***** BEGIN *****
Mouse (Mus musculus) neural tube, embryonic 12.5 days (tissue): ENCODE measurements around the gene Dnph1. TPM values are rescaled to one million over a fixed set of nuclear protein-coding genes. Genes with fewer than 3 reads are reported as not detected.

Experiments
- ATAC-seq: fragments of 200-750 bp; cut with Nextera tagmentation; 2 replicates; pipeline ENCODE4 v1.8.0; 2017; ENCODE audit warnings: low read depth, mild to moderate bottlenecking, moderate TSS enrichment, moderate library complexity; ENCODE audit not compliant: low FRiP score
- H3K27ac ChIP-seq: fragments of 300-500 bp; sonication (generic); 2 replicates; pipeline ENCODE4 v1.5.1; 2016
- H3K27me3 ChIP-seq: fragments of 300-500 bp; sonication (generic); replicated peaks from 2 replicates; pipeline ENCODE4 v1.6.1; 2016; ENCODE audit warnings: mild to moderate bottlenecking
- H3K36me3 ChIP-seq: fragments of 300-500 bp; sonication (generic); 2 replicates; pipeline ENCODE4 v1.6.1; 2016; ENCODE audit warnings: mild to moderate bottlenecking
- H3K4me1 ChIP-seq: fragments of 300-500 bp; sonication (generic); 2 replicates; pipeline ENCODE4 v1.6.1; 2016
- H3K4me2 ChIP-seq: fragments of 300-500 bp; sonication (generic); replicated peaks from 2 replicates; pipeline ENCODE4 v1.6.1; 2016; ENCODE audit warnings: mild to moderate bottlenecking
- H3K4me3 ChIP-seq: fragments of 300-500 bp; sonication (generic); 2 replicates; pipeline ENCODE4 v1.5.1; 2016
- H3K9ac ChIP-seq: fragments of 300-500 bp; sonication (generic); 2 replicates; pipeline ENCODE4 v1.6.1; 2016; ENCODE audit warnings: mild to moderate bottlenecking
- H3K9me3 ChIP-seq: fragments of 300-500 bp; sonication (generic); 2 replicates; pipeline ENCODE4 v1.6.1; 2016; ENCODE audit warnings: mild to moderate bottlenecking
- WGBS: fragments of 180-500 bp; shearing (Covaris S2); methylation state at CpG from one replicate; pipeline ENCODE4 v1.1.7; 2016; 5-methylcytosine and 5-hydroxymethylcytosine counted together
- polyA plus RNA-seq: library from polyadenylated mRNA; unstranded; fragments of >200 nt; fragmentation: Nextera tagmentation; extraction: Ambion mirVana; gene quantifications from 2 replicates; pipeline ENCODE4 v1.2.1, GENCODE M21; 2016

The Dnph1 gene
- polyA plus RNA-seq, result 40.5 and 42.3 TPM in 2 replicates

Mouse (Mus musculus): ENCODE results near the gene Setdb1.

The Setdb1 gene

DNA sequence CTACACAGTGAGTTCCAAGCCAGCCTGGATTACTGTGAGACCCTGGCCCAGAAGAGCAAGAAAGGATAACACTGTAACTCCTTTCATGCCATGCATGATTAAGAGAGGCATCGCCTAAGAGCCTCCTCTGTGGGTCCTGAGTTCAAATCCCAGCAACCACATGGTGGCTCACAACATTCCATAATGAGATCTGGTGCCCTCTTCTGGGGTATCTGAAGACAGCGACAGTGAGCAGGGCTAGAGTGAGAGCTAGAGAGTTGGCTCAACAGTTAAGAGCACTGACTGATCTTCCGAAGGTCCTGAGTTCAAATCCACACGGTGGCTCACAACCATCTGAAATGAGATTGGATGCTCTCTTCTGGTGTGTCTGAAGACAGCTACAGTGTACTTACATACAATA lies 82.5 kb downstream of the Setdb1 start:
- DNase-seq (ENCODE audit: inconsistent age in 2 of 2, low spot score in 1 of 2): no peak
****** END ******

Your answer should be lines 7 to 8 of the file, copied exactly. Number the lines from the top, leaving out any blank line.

- H3K4me1 ChIP-seq: fragments of 300-500 bp; sonication (generic); 2 replicates; pipeline ENCODE4 v1.6.1; 2016
- H3K4me2 ChIP-seq: fragments of 300-500 bp; sonication (generic); replicated peaks from 2 replicates; pipeline ENCODE4 v1.6.1; 2016; ENCODE audit warnings: mild to moderate bottlenecking